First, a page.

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An overview of land system modelling

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EBDW03 - Integrating quantitative social, ecological and mathematical sciences into landscape decision-making

Land system modelling is primarily focused on the question: how do land managers make decisions about the use of land resources. There is a long history of land system modelling stretching back to classical economists in the early 19th Century. Early concepts focused strongly on economic (land rent) models to explain land use distributions, but these began to also include the notion of relative location (e.g. distance to markets) in determining land use patterns. Much of the initial thinking from this time is still relevant today and shapes, to some extent, current thinking about how to model the decision-making processes of land users. However, as land use models evolved through time, non-economic aspects began to take on increasing importance. Processes such as access to information and the spatial diffusion of knowledge through space and time were shown to be critical in understanding landscape decisions. This has led to an evolution in land system modelling towards a focus on agency and social interaction in addition to economic aspects. Methods such as Agent-Based Modelling (ABM) are now able to accommodate a range of human behaviours that underpin decision making and the social interaction processes that foster knowledge exchange through cooperation or competition. In this talk I provide an overview of the evolution of land system modelling exploring the advantages and disadvantages of the many extant approaches. I also explore the considerable progress that is still needed to develop land system models further, e.g. better representing human decision-making processes, better testing against data, coupling land system models with other components of the broader environment, and endogenizing the policy making process within models.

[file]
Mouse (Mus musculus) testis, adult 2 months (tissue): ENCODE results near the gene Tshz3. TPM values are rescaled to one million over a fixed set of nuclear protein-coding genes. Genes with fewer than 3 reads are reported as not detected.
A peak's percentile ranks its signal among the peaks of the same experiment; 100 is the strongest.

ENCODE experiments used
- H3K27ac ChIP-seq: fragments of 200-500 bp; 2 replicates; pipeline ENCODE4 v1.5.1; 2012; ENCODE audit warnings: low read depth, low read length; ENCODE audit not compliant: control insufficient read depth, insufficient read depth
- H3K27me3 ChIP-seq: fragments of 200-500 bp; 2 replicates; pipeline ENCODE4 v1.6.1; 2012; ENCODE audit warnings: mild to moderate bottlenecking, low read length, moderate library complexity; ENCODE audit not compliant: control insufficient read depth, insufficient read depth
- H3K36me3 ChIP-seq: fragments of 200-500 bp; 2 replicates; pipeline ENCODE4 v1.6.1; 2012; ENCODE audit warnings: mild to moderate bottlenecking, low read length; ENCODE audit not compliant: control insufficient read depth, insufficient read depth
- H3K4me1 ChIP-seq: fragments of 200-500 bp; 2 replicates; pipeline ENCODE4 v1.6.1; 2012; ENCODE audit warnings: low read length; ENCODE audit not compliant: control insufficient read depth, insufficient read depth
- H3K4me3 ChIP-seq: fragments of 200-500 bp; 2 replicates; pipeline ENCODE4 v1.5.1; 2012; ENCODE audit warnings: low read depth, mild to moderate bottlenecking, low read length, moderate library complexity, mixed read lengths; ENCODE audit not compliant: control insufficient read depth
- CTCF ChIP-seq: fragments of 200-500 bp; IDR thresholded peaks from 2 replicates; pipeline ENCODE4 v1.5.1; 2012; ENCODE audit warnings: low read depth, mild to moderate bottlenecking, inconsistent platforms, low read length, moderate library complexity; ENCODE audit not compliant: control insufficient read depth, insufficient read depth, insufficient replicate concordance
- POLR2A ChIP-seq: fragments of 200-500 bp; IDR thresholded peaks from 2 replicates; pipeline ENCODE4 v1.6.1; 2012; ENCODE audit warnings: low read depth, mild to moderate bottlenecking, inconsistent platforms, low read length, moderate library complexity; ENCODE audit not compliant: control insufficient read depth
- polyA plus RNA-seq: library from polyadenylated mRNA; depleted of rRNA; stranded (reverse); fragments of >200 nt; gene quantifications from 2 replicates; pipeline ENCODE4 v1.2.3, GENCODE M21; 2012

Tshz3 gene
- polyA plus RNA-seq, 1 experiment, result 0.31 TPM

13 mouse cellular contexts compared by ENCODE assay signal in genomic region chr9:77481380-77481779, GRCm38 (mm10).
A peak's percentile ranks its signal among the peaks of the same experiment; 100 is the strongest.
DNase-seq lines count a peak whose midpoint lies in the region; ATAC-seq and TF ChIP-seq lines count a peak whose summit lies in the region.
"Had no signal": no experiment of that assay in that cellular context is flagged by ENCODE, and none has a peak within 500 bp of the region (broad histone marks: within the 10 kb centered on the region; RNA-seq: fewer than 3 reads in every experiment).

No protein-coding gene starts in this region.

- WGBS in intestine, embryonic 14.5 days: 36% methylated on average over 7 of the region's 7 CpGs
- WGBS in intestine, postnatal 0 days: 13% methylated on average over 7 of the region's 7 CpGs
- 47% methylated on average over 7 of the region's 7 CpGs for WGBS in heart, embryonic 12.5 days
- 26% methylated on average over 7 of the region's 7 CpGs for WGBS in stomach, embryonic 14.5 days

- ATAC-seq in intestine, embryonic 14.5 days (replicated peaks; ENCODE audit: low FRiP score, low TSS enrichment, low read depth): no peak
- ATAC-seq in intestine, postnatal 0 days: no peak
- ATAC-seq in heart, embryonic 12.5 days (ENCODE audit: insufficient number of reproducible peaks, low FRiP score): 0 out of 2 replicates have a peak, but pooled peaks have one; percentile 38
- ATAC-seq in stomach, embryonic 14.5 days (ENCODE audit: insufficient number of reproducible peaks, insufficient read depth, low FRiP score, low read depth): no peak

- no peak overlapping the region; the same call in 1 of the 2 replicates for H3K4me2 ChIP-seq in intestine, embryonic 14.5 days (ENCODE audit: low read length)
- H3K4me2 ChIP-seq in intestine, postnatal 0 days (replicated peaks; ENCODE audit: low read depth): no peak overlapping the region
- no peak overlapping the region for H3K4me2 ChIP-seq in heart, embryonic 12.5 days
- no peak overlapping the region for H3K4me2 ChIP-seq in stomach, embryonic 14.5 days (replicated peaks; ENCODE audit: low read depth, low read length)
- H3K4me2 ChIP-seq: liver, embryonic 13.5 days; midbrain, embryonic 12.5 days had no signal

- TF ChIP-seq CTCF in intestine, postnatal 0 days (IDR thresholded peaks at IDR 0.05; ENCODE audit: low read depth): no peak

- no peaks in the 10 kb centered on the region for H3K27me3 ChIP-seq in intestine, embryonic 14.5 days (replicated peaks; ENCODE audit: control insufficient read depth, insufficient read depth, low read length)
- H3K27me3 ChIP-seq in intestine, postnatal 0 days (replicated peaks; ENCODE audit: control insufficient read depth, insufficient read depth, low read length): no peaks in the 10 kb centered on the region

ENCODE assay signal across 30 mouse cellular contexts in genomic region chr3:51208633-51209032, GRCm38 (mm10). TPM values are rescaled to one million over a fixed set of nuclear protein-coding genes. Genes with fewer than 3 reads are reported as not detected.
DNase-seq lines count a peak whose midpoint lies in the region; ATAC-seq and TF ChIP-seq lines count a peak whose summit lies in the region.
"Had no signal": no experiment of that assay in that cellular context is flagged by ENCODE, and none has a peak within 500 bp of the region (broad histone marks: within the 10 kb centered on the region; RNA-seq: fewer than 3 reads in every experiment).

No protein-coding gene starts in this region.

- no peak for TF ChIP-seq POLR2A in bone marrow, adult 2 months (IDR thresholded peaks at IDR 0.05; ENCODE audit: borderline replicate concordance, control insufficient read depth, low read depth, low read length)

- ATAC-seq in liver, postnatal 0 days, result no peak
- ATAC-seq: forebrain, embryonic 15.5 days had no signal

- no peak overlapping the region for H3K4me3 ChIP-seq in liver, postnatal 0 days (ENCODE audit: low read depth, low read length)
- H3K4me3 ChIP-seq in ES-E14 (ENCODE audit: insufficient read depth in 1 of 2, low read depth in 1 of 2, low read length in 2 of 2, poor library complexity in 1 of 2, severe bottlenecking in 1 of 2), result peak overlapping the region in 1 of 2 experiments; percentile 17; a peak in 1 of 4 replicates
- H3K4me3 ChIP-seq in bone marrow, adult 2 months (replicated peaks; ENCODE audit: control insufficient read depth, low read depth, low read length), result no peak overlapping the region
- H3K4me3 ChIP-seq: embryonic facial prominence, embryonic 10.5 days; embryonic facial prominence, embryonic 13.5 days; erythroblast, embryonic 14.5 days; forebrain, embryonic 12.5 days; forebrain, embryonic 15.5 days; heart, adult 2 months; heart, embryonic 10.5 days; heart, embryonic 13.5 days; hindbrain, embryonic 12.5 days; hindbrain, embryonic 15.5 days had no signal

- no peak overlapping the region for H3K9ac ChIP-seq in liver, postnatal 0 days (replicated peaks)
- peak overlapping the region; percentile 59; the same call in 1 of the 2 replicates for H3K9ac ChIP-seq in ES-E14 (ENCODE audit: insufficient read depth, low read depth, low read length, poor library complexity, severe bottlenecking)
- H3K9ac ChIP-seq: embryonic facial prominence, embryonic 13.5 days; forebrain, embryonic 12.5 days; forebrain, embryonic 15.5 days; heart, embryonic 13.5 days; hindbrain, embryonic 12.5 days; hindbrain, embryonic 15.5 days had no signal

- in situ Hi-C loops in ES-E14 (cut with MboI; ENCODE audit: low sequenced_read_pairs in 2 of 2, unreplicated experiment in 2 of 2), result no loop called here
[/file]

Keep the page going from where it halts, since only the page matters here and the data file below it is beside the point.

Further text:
This talk is part of the Isaac Newton Institute Seminar Series series.

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